Lady Jane Grey 1537-1554
English religious writer.
Because of her involvement with the political intrigue that made her queen for nine days when she was only sixteen years old, Grey is one of the best-known women in English history. Her reputation has evolved over the centuries, and while she was once viewed as a meek pawn in a political game, today she is regarded as a strong, learned woman who wrote eloquently about her religious convictions. Her literary output was necessarily small, but in her several letters, a theological debate, and speech given on the scaffold, she expresses her unswerving Protestant faith and presents the portrait of a young woman of exceptional courage.
Grey was born in Leicestershire in 1537 to Henry Grey, Marquess of Dorset and later Duke of Suffolk, and Lady Frances Brandon, the neice of Henry VIII. She was raised as a Protestant and received a good education, becoming skilled in Hebrew, Greek, Latin, French, and Italian and corresponding with eminent Protestant theologians in Europe. In addition to being distinguished for her learning and piety, Grey was an acknowledged beauty. In 1547 she became the ward of Thomas Seymour, who had married Henry VIII's widow, the humanist Catherine Parr, who also took an interest in Grey's education. After Seymour's execution for treason in 1549, Grey returned to her parents' home. There were plans to marry Grey to Edward VI, but the young king's health was failing, and her father arranged her marriage instead to Lord Guildford Dudley. Dudley's father, the Duke of Northumberland, was head of the council advising and ruling for the young King Edward VI. Northumberland had been instrumental in stabilizing the English economy and replacing Catholicism with Protestantism, and he feared that Grey's cousin Mary, Henry VIII's daughter and the next in line to the throne, would suppress Protestants if she came to power. During Edward's last illness Northumberland had the king sign a “device” excluding Mary and her sister Elizabeth from the throne in favor of Grey. On July 10, 1553, four days after Edward's death, sixteen-year-old Grey was proclaimed queen, much to her surprise and dismay. Support for Grey as queen quickly eroded as Mary gathered her forces to claim her place as queen. On July 19, Mary was declared Queen of England, and Grey and many of her associates were imprisoned. Northumberland was soon executed, but Grey's father was pardoned, and Grey and Dudley were sentenced to be executed for high treason. Grey produced most of her writings while she was a prisoner in the Tower of London awaiting her execution. Grey's life was initially spared, but her father's participation in Wyatt's Rebellion in 1554, a revolt against Mary's proposed marriage to Philip II of Spain, convinced the queen that she did not need another focal point of Protestant opposition and a rival to the throne. Grey and her husband were executed on Tower Hill on February 12, 1554.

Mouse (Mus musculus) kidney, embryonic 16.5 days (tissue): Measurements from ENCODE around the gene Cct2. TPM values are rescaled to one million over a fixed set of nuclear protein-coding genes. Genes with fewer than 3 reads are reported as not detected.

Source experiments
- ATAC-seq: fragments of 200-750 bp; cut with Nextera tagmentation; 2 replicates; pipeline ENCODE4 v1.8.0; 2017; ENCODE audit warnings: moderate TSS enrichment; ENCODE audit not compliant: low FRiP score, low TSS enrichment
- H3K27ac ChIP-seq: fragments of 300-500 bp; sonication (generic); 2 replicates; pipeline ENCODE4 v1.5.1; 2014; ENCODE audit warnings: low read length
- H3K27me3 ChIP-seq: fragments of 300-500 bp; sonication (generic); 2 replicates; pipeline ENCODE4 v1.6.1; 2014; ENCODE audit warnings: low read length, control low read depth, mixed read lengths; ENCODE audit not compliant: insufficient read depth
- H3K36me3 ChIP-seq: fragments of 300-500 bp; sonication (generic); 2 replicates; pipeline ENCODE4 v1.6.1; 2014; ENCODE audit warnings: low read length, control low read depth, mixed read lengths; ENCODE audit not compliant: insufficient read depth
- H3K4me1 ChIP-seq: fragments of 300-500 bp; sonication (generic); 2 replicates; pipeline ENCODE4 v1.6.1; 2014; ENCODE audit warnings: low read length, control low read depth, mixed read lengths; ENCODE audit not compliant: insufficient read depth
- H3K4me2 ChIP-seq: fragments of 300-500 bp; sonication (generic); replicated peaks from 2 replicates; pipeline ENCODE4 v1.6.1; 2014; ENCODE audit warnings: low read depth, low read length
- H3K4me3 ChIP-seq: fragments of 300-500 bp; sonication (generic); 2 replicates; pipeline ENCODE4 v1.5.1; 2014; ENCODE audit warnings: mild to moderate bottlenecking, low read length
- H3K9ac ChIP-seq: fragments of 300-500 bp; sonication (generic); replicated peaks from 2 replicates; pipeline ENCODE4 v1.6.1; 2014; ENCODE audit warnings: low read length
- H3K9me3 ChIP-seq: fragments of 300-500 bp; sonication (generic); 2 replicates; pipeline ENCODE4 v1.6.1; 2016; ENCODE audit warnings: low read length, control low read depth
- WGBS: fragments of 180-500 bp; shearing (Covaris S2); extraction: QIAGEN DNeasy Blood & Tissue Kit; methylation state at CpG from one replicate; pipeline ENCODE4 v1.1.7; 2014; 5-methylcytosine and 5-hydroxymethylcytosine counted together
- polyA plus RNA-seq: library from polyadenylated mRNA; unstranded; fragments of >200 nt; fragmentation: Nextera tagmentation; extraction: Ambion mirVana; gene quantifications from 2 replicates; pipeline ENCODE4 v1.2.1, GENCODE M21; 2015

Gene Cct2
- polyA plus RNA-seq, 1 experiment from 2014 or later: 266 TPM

Most of Grey's works were written as she was awaiting her death, and all are concerned with religious questions. They include a letter to a friend who has lost faith, letters to her father and sister, a prayer, and a speech given just prior to her execution. A few days before her execution Grey engaged in a theological debate with Mary's Catholic confessor, John Feckenham, which was recorded and transcribed. In her letters, Grey offers comfort, understanding, and compassion to those she is addressing. She never bemoans her fate but resigns herself to meeting her death. Although they are personal letters, they are carefully crafted statements of her faith. The same is true of the prayer she wrote just weeks before her death. In that prayer Grey begs for God's mercy and help, asking that she not succumb to despair. In the religious debate between Grey and Feckenham, Grey expresses her Protestant beliefs, emphasizing the importance of faith over works. In her scaffold speech, Grey proclaims her innocence of the charge of treason and wants it known that she was steadfast in her Protestant convictions until the end.
While she was alive, Grey was known as a remarkable woman of great learning and uncompromising faith. In the seventeenth century, the perception of Grey began to change, and she was viewed as an innocent martyr and political pawn. Beginning in the late twentieth century, historians began to look more closely at Grey's own writings when examining her life. Although Grey's writings are not the subject of much critical scrutiny, they are beginning to receive some attention as documents that offer an interesting perspective on religious questions in the sixteenth century and provide insights into a historical figure of almost mythic status.